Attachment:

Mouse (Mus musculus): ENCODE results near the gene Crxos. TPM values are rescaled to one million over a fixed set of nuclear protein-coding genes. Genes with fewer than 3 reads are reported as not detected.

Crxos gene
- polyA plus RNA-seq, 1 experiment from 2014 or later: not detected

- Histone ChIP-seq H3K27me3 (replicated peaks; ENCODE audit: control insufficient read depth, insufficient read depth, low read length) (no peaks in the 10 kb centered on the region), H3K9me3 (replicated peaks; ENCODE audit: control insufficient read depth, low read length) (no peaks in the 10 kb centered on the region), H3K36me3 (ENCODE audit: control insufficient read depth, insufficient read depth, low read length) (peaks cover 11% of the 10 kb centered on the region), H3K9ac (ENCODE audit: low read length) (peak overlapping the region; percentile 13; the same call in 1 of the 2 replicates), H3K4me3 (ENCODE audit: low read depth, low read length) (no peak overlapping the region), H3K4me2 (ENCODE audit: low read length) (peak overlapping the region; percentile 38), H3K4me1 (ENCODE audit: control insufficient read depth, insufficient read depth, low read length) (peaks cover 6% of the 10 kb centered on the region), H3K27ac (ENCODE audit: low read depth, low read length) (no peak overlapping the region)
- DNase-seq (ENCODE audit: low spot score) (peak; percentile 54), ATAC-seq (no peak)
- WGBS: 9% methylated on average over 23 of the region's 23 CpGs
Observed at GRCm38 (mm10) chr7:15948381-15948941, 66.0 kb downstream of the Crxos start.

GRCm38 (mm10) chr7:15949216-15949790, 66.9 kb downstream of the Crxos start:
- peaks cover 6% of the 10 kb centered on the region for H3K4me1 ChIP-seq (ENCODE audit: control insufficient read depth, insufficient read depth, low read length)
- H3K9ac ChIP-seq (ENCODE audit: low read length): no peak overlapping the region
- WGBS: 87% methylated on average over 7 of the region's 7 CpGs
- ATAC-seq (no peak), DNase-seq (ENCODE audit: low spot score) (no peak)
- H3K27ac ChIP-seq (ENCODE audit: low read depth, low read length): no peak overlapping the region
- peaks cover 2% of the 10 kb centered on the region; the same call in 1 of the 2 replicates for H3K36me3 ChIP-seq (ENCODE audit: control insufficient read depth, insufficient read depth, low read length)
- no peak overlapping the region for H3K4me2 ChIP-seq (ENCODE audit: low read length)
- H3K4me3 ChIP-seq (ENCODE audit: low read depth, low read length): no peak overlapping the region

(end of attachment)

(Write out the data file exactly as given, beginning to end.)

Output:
Mouse (Mus musculus): ENCODE results near the gene Crxos. TPM values are rescaled to one million over a fixed set of nuclear protein-coding genes. Genes with fewer than 3 reads are reported as not detected.

Crxos gene
- polyA plus RNA-seq, 1 experiment from 2014 or later: not detected

- Histone ChIP-seq H3K27me3 (replicated peaks; ENCODE audit: control insufficient read depth, insufficient read depth, low read length) (no peaks in the 10 kb centered on the region), H3K9me3 (replicated peaks; ENCODE audit: control insufficient read depth, low read length) (no peaks in the 10 kb centered on the region), H3K36me3 (ENCODE audit: control insufficient read depth, insufficient read depth, low read length) (peaks cover 11% of the 10 kb centered on the region), H3K9ac (ENCODE audit: low read length) (peak overlapping the region; percentile 13; the same call in 1 of the 2 replicates), H3K4me3 (ENCODE audit: low read depth, low read length) (no peak overlapping the region), H3K4me2 (ENCODE audit: low read length) (peak overlapping the region; percentile 38), H3K4me1 (ENCODE audit: control insufficient read depth, insufficient read depth, low read length) (peaks cover 6% of the 10 kb centered on the region), H3K27ac (ENCODE audit: low read depth, low read length) (no peak overlapping the region)
- DNase-seq (ENCODE audit: low spot score) (peak; percentile 54), ATAC-seq (no peak)
- WGBS: 9% methylated on average over 23 of the region's 23 CpGs
Observed at GRCm38 (mm10) chr7:15948381-15948941, 66.0 kb downstream of the Crxos start.

GRCm38 (mm10) chr7:15949216-15949790, 66.9 kb downstream of the Crxos start:
- peaks cover 6% of the 10 kb centered on the region for H3K4me1 ChIP-seq (ENCODE audit: control insufficient read depth, insufficient read depth, low read length)
- H3K9ac ChIP-seq (ENCODE audit: low read length): no peak overlapping the region
- WGBS: 87% methylated on average over 7 of the region's 7 CpGs
- ATAC-seq (no peak), DNase-seq (ENCODE audit: low spot score) (no peak)
- H3K27ac ChIP-seq (ENCODE audit: low read depth, low read length): no peak overlapping the region
- peaks cover 2% of the 10 kb centered on the region; the same call in 1 of the 2 replicates for H3K36me3 ChIP-seq (ENCODE audit: control insufficient read depth, insufficient read depth, low read length)
- no peak overlapping the region for H3K4me2 ChIP-seq (ENCODE audit: low read length)
- H3K4me3 ChIP-seq (ENCODE audit: low read depth, low read length): no peak overlapping the region